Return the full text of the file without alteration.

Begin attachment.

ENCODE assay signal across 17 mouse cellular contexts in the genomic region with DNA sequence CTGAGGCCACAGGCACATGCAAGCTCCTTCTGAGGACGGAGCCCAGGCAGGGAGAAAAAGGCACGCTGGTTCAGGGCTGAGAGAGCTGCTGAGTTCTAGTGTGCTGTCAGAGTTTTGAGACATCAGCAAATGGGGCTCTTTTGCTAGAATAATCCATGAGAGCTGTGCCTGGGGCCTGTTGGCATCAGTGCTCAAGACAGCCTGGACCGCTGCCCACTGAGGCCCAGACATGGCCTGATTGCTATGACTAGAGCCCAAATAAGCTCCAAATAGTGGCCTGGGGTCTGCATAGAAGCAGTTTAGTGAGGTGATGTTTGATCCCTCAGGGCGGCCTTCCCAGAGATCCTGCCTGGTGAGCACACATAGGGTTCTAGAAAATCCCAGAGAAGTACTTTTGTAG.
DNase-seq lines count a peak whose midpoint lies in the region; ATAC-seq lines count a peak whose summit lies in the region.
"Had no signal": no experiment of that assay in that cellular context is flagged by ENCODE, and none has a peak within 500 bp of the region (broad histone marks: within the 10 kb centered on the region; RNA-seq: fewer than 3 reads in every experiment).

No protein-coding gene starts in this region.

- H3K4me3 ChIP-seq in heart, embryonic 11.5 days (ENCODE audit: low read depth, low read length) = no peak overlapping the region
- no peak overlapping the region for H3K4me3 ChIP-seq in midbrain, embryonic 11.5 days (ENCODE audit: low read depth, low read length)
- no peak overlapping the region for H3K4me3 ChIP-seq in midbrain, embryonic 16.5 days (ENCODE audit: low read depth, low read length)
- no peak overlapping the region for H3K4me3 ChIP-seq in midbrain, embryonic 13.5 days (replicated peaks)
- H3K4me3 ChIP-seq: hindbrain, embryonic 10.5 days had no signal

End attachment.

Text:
ENCODE assay signal across 17 mouse cellular contexts in the genomic region with DNA sequence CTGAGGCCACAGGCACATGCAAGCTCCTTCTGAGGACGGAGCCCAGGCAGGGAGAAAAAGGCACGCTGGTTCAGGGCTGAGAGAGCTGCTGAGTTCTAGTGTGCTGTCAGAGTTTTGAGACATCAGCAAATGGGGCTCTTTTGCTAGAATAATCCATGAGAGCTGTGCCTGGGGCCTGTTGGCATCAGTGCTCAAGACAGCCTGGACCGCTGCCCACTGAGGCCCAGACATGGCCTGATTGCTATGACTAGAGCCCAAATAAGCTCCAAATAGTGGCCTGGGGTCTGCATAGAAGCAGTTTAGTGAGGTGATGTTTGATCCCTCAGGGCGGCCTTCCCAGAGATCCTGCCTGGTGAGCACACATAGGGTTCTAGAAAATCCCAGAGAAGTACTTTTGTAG.
DNase-seq lines count a peak whose midpoint lies in the region; ATAC-seq lines count a peak whose summit lies in the region.
"Had no signal": no experiment of that assay in that cellular context is flagged by ENCODE, and none has a peak within 500 bp of the region (broad histone marks: within the 10 kb centered on the region; RNA-seq: fewer than 3 reads in every experiment).

No protein-coding gene starts in this region.

- H3K4me3 ChIP-seq in heart, embryonic 11.5 days (ENCODE audit: low read depth, low read length) = no peak overlapping the region
- no peak overlapping the region for H3K4me3 ChIP-seq in midbrain, embryonic 11.5 days (ENCODE audit: low read depth, low read length)
- no peak overlapping the region for H3K4me3 ChIP-seq in midbrain, embryonic 16.5 days (ENCODE audit: low read depth, low read length)
- no peak overlapping the region for H3K4me3 ChIP-seq in midbrain, embryonic 13.5 days (replicated peaks)
- H3K4me3 ChIP-seq: hindbrain, embryonic 10.5 days had no signal